I just got my signed copy in the mail! Joy is a great author and I count her among my author friends. I am looking forward to digging into this book. So far, I have only read the back cover, the reviews, and the Foreward by John Busbee, but I can already tell it is going to be great.
I read Joy’s earlier work, Leora’s Letters, which is an amazing tale of this same family’s patriotism, struggle, sacrifice, and pain during World War II. All five of Leora and Clabe Wilsons’s sons went off to serve in the military. They did not all come home. It was a story that broke my heart, made me smile, and stirred my pride all at the same time. If you haven’t read Leora’s Letters, you really should. It is an American story about an America we all need to be remind of these days.
In Leora’s Dexter Stories – The Scarcity Years of the Great Depression, Joy Neal Kidney now shares with her readers the lives of Leora and Clabe Wilson and their displaced Iowa farm family during a time of great struggle and sacrifice. It is an American history, a history of hardworking common folk in America’s heartland during the Great Depression told through the memories and stories of Leora Wilson. And it is, by all accounts, a great collection of stories about love, survival, determination, sacrifice, and perhaps most importantly, hope.
Of course, when I finish the book, I will be posting a review here. I just could not wait that long to say something.
But, of course, you don’t have to wait for my review. Check it out. I promise it will be good.
History is often where you find it, sometimes even in old rocking chairs!
The story of this rocking chair essentially begins with the Barringer family for whom Barringer Road in Ilion, NY is named. The Barringers were one of Ilion’s wealthier families and lived in a mansion in the village of Ilion. They also owned a dairy farm out on Barringer Road. I assume the road was named Barringer Road because of the farm. However, the Barringers were not farmers, so they hired a family to live on the farm and work it. My great grandparents, Irving and Kathryn Klippel, worked that farm for years.
In fact, during the depression, my great-grandfather, Irving Klippel, would save the butter milk left over from the process of making butter, and try to deliver it for free to poorer families in Ilion with young children. While some would thankfully accept it, others would not. Since it was essentially a by-product and was often fed to pigs, many were scared to give it to their children, which was too bad.
My grandfather, Erwin Klippel and his brother, Wagner, helped work the farm for many years. After my grandfather married Eileen Gardinier, they moved into a tiny house farther down Barringer Rd, and he eventually went to work for Remington Arms because he wanted a more steady paycheck to support his family than working the farm provided.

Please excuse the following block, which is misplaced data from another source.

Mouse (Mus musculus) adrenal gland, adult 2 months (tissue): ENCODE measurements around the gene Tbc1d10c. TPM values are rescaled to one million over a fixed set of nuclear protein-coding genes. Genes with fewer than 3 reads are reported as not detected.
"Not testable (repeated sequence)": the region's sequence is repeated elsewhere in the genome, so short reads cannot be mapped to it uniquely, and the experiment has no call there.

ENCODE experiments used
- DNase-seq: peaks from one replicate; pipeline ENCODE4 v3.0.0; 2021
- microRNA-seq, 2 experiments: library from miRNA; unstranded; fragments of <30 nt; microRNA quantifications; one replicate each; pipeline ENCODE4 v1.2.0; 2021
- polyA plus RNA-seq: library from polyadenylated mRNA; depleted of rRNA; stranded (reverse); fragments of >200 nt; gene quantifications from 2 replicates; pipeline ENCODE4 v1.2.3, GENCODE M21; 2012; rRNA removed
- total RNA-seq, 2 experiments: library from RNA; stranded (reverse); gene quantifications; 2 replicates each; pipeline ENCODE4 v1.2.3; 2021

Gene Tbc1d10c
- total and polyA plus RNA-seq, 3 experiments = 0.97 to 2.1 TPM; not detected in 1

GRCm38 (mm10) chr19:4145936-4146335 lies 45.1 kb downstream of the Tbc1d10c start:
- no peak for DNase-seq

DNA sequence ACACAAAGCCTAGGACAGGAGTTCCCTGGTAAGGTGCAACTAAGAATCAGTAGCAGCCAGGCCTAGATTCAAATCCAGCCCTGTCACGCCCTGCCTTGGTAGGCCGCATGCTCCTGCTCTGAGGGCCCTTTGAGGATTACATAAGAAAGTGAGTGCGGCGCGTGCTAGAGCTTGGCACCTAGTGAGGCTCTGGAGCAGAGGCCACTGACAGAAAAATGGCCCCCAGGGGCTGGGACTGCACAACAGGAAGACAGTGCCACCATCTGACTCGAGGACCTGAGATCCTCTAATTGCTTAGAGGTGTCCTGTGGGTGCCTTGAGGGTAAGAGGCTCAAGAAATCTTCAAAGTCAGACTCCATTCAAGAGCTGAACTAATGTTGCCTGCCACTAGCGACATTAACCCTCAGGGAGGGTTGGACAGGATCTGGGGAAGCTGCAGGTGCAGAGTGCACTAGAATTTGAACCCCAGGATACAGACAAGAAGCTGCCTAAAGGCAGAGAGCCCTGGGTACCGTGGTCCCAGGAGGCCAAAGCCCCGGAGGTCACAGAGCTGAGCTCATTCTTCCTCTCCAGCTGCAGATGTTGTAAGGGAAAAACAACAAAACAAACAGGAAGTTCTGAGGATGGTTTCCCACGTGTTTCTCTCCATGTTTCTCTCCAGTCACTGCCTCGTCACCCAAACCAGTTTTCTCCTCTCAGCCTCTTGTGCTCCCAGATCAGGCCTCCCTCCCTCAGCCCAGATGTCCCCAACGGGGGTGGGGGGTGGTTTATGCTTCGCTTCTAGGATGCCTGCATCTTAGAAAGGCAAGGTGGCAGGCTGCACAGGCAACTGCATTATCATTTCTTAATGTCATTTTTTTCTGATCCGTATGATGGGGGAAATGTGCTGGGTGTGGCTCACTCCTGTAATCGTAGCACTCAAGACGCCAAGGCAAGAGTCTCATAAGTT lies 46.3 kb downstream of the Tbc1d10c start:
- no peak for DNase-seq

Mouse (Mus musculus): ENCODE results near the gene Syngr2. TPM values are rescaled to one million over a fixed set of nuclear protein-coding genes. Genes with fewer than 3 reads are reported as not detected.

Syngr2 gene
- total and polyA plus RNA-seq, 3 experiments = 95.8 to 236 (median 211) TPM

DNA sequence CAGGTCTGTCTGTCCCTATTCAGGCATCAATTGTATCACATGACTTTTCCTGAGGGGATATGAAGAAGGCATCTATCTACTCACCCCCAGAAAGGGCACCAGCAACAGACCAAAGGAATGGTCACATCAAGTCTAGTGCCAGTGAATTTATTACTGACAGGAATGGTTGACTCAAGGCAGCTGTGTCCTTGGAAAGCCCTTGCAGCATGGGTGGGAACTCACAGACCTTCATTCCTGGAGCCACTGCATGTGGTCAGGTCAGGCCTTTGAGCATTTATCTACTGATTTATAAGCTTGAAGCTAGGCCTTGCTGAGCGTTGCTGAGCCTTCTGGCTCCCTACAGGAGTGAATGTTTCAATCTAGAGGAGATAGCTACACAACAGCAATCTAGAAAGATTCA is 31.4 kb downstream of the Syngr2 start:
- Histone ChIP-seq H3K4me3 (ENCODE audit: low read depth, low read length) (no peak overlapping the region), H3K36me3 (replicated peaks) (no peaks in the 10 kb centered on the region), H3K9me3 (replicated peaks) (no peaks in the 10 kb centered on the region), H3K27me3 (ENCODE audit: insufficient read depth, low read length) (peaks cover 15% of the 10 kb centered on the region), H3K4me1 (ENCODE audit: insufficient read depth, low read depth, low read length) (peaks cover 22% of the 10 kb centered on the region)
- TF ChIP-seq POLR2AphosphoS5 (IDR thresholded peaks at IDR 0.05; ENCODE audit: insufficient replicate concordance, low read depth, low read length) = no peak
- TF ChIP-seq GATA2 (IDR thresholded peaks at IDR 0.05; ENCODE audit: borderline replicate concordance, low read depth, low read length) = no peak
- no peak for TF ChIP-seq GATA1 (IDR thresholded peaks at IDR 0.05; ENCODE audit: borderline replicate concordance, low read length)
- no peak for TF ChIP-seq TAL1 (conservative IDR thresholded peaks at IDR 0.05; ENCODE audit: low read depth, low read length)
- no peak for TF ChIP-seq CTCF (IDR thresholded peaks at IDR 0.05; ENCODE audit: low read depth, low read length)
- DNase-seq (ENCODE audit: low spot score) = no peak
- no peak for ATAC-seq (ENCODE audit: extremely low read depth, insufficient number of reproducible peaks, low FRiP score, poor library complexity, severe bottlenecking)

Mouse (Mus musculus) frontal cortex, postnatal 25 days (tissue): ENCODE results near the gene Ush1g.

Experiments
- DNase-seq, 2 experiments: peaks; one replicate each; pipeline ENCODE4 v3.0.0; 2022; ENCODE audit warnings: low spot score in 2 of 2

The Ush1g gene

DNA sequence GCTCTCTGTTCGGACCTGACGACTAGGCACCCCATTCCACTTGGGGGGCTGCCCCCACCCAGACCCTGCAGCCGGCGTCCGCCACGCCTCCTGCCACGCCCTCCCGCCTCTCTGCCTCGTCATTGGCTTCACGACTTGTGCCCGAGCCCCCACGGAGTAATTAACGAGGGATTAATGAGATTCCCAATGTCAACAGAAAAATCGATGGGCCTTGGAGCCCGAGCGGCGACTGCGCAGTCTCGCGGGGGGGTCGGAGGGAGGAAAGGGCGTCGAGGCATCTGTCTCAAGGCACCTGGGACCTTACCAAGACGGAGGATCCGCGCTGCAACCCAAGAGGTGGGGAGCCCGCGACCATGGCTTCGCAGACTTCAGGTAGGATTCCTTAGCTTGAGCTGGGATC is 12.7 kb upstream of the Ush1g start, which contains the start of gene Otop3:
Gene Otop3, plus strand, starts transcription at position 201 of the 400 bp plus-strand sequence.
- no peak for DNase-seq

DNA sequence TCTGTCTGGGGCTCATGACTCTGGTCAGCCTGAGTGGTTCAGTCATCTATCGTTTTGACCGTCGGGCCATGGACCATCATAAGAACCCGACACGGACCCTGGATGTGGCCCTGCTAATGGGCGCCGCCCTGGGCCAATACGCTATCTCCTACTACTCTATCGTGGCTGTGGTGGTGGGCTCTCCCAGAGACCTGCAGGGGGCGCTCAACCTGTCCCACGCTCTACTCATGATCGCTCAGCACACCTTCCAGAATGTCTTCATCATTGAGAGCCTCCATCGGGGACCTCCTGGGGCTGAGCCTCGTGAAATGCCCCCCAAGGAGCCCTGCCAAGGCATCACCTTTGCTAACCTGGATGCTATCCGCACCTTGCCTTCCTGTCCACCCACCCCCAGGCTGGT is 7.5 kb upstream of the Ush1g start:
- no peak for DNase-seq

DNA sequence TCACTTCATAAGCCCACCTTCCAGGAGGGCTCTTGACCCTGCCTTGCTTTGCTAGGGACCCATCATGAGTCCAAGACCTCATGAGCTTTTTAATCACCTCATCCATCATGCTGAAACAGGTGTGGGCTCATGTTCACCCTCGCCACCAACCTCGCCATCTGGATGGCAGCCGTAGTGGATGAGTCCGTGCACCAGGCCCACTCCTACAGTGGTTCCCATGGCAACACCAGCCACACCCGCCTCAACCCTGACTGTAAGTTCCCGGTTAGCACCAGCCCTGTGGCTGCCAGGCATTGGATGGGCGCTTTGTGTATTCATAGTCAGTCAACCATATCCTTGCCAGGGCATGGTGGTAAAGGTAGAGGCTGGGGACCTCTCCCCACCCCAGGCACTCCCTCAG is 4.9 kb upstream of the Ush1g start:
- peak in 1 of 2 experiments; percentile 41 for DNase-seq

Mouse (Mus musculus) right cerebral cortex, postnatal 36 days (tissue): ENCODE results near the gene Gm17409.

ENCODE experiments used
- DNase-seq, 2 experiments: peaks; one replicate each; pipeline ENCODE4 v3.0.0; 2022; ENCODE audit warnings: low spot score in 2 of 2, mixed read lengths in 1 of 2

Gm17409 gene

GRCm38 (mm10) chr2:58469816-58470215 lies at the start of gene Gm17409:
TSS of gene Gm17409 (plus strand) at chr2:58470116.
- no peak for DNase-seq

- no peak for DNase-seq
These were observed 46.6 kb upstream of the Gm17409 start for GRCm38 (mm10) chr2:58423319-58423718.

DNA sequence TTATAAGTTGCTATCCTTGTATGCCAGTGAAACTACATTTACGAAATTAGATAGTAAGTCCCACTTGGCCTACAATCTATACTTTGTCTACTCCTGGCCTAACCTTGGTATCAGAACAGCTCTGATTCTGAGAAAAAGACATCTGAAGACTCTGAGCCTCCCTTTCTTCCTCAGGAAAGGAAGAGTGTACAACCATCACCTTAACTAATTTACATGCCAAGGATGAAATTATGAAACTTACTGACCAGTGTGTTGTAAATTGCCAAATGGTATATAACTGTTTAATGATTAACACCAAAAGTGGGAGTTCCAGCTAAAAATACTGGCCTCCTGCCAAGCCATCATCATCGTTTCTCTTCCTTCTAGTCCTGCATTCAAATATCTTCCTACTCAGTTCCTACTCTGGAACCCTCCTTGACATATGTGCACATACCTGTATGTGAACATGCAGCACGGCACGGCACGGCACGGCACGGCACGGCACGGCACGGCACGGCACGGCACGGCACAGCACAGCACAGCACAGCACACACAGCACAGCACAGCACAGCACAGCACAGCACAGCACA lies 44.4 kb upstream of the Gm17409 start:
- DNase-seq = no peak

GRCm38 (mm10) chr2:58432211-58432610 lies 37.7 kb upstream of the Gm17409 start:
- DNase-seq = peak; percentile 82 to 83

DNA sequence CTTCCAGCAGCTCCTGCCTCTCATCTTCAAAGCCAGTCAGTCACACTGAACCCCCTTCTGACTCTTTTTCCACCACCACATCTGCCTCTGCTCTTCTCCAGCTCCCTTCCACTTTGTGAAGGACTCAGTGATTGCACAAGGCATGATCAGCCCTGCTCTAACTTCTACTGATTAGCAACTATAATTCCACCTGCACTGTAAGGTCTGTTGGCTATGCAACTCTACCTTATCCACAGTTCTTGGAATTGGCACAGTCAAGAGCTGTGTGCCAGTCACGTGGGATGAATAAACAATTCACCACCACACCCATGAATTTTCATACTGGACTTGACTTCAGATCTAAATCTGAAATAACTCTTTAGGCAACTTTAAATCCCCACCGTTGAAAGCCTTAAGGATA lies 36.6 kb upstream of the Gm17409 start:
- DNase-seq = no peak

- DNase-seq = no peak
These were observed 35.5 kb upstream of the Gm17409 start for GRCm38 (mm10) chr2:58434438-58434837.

My great grandmother, Kathryn Klippel, received several pieces of furniture from the Barringers including a very nice hand-carved oak bed and dresser which my brother, Dan, has in a guest bedroom to this day (The few times I have slept in it over the years, I had to sleep diagonally across it, because, back in the day, people were a lot shorter. Another piece of furniture given to Kathryn Klippel by the Barringers was this old Queen Anne rocking chair.
A historic home
The house my Grandparents moved into on Barringer Rd was built in the 1700s, and survived the Revolutionary War. It was tiny but we still had many great family gatherings there for Thanksgiving and Christmas. We all got quite adept at maneuvering through tight, crowded areas. I remember fighting for a spot on the couch to watch football games with my grandfather. This was when I became a Vikings fan … it was the Fran Tarkington era!
This is a relatively current picture of the house, but it hasn’t changed much. My Grandfather and his brother, Great Uncle Wagner, rebuilt the stone fireplace with stones they hauled back from the Ilion Gorge. And back then, most of the houses currently found on Barringer Rd were not there. When my mother was a little girl and growing up there, it was surrounded by woods, fields, and a pond they would skate on on the winter when it froze over. When I came along and got old enough, we used to ride snowmobiles in the fields behind the house.
You can’t tell because of the tree, but the only real difference in the house today, is that there was once an old wooden “fan” pattern decoration over the front door that also dated back to the American Revolution. It was taken down by the family who purchased this house from my grandparents. I am sure by then it was pretty-well rotted and needed to come down. It is still a bit sad.
The Old Rocker
My mother always told me that my Aunt Carol once rocked me to sleep in this rocker when I was a baby. I guess Aunt Carol would have been in her teens at the time.
Years later, I held my very first baby in my arms, sitting in that very same rocking chair. I was maybe 10-or-12-years old at the time, and the baby was Aunt Carol’s daughter; my cousin Kristine.
This picture was taken in my grandparents house on Barringer Rd. I still remember the old rocking chair with this fabric. Over the years, it has been reupholstered a few times. I seem to remember a blue and gold pattern, maybe a red velvet, and the floral print it currently has.
The foot stool doesn’t match the rocking chair. I vaguely remember a foot stool that did go with the rocking chair, but I have no idea what became of it. The foot stool that is currently used with the rocking chair was made by my great Grandfather Gilbert, my father’s grandfather. But, that is a story for another day.
So, here you go, Joy. Just for you. One more picture of the rocking chair. And this time, I am smiling!